Snowmageddon. Snowpocolypse. Kaiser Snowze. The 2009/2010 winter season in DC has gone by a lot of names. One of the most notable side stories in my (social media crazed) mind is the role that social media (or should I say snowcial media?) has played in everything from storm tracking, to commiserating, to clean up efforts. Particularly noteworthy is the way "traditional" players got in on the action.
A blog at its core, the Weather Gang blog became my go-to for all things weather related. They give insightful, accurate forecasts with a personality, and take advantage of the rest of the social Web (Twitter, Facebook) to promote the site, its content, and its conversations. What's great is that this is run by the Washington Post - it's great to see such integrated use of social media across a traditional media site.
Washington, DC Department of Transportation
Despite apparently having like three plows to service the entire city, DDOT DC has taken a proactive role in communicating its snow removal plans to the community. A Twitter handle DDOTDC is collecting reports of unplowed streets and sending them to the Snow Command Center (which is probably in Cheney's secret bunker...) - so while huge swaths of the city remain unserviced, there is a sense that someone is out there listening. Notably, DDOTDC is even going one step further that listening and has launched Snow Map DC which allows you to type in your address/crossstreet/block and see what service its received and what the current road conditions are.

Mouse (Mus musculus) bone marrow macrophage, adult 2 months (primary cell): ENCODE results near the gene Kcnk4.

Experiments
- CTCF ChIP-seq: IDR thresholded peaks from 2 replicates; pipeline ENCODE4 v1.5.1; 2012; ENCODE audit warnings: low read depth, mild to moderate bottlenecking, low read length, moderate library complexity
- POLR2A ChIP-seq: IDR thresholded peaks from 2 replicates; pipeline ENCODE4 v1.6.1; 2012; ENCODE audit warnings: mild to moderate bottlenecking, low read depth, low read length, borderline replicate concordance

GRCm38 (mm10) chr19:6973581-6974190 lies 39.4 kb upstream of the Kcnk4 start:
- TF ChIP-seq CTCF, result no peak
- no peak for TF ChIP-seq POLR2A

(Personal side note - all those dots don't necessarily translate to clear streets, as they would commonly be defined. Here is Wisconsin Ave between M and K Street last night - doth those green flags lie??)
Of course Twitter and Facebook also played pivotal roles in keeping the DC community together. Twitter did what it does best and became a real time focal point for discussion - hashtags, twit pics, and live updates dominated in the days leading up and during the storm. Facebook played to its community organizing strengths - The Official Dupont Circle Snowball Fight group has over 6,000 fans - 2,000+ of whom showed up for the actual event last weekend.
I've written this post in the past tense - which is ironic, seeing as how we're about to get another 10 - 16" tonight and tomorrow... snowcial media may have more gas left in the tank. Stay tuned!